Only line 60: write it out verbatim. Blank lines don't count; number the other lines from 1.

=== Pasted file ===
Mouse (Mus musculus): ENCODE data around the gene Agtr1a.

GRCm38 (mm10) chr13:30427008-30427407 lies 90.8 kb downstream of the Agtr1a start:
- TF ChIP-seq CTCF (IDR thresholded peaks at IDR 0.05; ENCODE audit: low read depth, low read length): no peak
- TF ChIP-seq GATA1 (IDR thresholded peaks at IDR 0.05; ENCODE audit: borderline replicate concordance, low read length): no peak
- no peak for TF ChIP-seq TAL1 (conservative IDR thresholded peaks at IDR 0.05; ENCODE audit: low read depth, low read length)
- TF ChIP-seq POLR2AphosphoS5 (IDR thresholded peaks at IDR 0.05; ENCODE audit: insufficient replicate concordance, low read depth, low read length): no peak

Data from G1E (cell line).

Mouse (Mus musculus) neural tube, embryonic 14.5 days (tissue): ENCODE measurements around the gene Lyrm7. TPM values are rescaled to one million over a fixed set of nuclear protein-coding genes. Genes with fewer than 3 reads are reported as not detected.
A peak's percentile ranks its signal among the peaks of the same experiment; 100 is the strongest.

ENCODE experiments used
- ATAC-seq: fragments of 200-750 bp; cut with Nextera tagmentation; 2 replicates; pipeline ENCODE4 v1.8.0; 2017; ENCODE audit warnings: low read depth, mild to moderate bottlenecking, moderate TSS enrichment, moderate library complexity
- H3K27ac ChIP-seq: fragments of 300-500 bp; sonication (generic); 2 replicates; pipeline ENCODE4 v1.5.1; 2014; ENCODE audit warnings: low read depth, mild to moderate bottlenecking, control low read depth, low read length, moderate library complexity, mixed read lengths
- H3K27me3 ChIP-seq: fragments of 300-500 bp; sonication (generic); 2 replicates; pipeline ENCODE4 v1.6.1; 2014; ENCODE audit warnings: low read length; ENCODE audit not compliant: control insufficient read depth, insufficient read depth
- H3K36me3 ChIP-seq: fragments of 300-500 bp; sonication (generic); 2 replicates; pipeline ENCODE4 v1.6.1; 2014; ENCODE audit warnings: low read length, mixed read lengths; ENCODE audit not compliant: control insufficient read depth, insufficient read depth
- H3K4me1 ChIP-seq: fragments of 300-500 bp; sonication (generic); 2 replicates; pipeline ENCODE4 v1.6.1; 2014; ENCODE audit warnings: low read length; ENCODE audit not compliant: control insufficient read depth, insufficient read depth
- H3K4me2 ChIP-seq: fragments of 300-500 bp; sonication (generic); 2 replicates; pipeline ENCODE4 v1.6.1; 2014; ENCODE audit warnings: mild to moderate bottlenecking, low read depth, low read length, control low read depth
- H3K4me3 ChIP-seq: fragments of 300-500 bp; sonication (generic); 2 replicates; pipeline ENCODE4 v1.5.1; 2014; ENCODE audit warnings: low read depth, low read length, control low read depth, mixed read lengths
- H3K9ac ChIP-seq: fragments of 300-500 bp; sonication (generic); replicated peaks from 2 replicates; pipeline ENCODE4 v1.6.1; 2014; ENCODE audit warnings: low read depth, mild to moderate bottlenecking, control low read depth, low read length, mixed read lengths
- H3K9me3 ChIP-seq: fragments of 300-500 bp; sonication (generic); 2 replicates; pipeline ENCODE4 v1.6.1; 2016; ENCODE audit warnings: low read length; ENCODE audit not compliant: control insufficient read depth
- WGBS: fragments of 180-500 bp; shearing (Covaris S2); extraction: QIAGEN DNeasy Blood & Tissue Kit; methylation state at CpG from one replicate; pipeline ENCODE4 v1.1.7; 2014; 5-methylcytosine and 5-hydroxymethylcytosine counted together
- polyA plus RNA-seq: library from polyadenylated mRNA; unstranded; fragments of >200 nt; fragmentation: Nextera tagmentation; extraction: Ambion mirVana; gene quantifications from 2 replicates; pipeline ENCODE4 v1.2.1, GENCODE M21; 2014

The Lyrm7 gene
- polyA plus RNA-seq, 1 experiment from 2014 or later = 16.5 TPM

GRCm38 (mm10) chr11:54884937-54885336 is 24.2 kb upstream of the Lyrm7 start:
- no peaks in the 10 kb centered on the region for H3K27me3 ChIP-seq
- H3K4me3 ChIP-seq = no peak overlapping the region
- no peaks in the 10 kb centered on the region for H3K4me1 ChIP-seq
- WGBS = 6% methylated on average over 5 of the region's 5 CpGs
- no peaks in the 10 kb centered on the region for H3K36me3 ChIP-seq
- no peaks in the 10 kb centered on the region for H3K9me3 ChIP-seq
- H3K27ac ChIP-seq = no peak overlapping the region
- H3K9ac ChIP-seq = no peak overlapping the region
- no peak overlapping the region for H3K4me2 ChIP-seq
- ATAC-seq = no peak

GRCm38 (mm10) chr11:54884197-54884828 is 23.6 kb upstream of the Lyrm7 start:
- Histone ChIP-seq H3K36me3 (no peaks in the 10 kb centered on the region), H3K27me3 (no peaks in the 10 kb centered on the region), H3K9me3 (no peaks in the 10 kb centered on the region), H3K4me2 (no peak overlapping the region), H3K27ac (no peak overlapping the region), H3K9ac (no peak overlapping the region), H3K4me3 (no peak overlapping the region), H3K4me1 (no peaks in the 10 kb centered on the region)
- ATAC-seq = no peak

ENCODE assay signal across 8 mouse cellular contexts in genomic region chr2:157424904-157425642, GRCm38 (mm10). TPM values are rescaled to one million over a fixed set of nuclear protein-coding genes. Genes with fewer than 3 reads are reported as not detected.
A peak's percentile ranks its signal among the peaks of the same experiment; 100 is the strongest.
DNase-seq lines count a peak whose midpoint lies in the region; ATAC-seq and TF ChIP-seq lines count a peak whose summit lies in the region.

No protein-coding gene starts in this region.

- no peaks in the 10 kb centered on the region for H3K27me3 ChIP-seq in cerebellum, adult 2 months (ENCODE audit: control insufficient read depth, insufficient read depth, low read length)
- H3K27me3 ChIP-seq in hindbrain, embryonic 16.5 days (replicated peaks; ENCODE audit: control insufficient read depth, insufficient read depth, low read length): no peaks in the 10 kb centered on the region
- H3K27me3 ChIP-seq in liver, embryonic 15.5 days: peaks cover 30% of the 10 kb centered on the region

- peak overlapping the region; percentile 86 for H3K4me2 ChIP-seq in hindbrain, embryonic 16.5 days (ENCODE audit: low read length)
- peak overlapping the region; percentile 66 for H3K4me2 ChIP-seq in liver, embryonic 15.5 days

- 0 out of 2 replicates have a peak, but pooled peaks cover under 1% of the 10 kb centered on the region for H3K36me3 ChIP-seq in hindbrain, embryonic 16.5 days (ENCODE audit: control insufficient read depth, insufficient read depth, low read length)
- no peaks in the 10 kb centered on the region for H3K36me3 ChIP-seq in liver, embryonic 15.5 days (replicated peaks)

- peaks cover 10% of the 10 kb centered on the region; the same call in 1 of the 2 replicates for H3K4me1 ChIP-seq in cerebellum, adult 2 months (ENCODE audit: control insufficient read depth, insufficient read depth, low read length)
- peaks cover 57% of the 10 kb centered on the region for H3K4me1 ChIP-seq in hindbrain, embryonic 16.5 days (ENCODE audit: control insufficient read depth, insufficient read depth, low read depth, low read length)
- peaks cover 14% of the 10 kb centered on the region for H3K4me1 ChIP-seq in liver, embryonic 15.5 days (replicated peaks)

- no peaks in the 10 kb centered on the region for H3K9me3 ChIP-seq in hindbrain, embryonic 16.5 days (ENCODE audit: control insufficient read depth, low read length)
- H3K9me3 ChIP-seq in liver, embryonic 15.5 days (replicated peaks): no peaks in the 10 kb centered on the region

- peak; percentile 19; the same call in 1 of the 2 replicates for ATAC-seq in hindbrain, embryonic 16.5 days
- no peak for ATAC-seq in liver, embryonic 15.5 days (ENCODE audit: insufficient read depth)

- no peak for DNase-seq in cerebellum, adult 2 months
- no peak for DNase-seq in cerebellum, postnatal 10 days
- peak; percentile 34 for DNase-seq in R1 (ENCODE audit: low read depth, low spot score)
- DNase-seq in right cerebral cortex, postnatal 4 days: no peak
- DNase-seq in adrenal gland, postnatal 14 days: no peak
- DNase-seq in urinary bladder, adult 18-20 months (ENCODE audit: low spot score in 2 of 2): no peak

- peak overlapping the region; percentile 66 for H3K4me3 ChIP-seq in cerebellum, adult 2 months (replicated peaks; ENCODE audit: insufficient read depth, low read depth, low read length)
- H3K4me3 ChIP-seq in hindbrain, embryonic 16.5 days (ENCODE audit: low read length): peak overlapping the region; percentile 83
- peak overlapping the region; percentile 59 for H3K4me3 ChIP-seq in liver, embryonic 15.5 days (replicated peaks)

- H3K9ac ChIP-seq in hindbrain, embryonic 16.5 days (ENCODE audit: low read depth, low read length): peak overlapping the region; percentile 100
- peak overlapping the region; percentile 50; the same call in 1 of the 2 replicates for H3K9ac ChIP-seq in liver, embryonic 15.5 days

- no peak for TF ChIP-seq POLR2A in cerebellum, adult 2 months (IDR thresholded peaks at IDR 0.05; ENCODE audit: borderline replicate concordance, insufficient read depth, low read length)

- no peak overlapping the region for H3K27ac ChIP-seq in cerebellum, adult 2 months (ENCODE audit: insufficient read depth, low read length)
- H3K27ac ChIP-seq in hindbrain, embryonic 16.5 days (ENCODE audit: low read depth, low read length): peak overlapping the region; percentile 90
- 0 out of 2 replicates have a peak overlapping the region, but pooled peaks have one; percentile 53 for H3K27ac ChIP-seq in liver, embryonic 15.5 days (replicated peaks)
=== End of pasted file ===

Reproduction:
- DNase-seq in adrenal gland, postnatal 14 days: no peak